The sign of ΔSsurr depends on the direction of the heat flow. In an exothermic process, the resulting energy flow increases the random motions in the surroundings, increasing the entropy of the surroundings (ΔSsurr is positive). Similarly, the tendency for systems to undergo changes that lower its energy can be explained by the fact that when a system at constant temperature moves to a lower energy state, the energy it gives up is transferred to the surroundings, leading to an increase in entropy there.

The magnitude of ΔSsurr depends on the temperature. At high temperatures, atoms in the surroundings are in rapid motion. A given quantity of energy transferred to the surroundings do not make a large percent change in their motions. Thus, the impact of the transfer of a given quantity of energy as heat to or from the surroundings is greater at lower temperatures, where the randomness of the surroundings experience a greater percent change. In other words, ΔSsurr depends directly on the quantity of heat transferred and inversely on temperature.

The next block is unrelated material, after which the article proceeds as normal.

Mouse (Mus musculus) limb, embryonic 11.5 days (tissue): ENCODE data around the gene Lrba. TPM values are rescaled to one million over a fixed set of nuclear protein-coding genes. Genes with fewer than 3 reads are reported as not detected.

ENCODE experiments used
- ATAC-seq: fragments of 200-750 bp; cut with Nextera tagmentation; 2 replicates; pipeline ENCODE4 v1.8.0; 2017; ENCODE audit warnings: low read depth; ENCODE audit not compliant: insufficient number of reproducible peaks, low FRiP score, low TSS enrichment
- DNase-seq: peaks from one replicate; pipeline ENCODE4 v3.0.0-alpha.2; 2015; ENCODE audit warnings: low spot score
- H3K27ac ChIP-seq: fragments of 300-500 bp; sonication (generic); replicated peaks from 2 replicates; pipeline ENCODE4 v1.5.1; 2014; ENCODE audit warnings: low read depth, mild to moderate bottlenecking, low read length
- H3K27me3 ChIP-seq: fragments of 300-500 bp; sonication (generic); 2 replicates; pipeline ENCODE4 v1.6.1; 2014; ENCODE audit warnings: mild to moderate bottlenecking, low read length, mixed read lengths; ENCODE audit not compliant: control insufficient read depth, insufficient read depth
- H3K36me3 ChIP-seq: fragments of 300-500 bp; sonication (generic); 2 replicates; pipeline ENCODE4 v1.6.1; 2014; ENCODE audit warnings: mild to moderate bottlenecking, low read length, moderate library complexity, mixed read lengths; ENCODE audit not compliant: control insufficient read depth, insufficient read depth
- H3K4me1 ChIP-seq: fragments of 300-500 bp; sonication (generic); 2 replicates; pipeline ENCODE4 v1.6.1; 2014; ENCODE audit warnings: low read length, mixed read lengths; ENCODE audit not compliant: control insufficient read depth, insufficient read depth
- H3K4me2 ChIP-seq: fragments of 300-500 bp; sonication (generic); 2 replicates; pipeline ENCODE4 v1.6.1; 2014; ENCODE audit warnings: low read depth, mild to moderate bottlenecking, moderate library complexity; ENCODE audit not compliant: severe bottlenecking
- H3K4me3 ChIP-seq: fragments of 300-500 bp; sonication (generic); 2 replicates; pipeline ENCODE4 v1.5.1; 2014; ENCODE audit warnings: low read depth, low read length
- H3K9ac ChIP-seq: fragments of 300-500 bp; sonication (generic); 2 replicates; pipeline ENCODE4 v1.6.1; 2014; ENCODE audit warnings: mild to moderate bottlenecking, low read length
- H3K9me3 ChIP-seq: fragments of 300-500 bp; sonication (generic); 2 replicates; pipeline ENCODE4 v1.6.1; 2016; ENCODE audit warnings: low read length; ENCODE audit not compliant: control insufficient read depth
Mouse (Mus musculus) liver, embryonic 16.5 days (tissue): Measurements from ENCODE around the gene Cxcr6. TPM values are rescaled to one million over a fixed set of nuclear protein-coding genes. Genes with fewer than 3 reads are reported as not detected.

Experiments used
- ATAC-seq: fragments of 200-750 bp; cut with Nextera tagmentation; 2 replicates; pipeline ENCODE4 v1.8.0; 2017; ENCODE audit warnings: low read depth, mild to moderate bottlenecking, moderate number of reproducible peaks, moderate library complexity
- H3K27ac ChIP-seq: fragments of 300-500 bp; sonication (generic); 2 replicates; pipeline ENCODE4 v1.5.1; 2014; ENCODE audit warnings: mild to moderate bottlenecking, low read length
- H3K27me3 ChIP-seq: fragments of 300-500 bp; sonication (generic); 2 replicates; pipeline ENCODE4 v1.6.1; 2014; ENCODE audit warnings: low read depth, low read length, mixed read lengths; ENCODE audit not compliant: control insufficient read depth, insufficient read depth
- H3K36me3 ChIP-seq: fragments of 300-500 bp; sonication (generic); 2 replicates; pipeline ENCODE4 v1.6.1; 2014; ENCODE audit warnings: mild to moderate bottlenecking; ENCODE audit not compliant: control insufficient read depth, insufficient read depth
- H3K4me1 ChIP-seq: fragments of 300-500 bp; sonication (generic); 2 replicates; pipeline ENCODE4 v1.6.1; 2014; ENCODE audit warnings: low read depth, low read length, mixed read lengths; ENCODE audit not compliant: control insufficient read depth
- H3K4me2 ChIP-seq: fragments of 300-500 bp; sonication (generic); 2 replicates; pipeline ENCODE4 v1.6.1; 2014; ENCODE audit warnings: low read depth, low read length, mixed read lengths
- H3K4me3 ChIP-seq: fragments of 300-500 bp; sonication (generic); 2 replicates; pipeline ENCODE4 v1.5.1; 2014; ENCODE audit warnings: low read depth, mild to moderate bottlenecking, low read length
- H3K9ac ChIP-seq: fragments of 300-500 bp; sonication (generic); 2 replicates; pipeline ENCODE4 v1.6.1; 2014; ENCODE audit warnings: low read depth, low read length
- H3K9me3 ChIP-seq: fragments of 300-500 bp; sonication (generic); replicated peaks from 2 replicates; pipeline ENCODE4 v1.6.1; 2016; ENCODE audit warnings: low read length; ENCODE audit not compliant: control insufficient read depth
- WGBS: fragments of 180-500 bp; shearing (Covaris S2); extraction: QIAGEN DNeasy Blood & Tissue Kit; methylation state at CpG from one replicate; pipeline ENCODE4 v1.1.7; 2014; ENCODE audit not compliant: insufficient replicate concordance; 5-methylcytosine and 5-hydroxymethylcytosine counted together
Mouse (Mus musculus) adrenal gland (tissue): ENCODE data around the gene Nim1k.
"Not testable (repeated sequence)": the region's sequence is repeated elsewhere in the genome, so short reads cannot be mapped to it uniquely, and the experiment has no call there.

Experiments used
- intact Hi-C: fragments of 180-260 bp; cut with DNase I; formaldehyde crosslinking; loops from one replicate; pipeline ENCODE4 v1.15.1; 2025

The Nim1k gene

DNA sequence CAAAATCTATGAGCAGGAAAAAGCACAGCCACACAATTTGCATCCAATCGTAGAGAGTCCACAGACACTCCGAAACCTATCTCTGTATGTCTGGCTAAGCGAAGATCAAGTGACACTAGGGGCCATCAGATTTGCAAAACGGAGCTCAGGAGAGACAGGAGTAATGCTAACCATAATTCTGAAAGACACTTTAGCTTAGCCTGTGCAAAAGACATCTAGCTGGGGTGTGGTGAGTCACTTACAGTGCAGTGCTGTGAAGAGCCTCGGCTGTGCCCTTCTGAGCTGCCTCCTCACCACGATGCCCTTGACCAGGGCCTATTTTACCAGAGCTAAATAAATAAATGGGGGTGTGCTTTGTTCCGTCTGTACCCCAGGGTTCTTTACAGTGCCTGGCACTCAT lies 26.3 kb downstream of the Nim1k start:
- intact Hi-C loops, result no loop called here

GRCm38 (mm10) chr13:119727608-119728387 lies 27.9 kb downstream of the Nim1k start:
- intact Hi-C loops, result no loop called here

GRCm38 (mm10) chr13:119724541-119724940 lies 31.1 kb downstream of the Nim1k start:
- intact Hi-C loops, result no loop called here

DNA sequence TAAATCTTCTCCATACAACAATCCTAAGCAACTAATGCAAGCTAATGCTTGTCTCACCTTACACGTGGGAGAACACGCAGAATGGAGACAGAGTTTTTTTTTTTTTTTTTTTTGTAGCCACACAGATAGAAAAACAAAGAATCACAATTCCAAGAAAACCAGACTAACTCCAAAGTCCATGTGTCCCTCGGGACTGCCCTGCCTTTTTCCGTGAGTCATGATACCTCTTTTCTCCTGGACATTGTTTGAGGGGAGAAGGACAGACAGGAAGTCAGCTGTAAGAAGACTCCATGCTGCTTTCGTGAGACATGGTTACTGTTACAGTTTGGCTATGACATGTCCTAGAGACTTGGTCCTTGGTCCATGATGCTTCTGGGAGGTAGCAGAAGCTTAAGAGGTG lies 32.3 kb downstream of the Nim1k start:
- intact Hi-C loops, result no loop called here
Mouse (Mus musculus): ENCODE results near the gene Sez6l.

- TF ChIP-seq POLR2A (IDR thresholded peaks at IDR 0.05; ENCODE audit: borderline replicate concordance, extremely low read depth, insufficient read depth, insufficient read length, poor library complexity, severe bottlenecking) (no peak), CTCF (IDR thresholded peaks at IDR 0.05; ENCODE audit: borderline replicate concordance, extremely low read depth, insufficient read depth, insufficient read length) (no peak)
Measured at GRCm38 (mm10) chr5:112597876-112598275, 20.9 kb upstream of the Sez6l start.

References[edit]

  1. Levine, Ira N. (2005). Physical Chemistry (6th Ed. ed.). McGraw Hill Publishing Company. ISBN0-0-07-049508-4. 
  2. Levine, Ira N. (2005). Physical Chemistry (6th Ed. ed.). McGraw Hill Publishing Company. ISBN0-0-07-049508-4. 
  3. Berg, Jeremy M. (2010). Biochemistry (7th Ed. ed.). W. H. Freeman and Company. ISBN0-1-42-922936-5. 
  4. Silberberg, Martin S.(2010). Principles of General Chemistry (2nd Edition).McGraw Hill Publishing Company. ISBN978-0-07-351108-05
  5. Silberberg, Martin S.(2010). Principles of General Chemistry (2nd Edition).McGraw Hill Publishing Company. ISBN978-0-07-351108-05


4.Smith, J.M. (2005). Introduction to Chemical Engineering Thermodynamics. McGraw Hill. ISBN 978-007-127055-7. 

5. Silberberg, Martin S.(2010). Principles of General Chemistry (2nd Edition).McGraw Hill Publishing Company. ISBN978-0-07-351108-05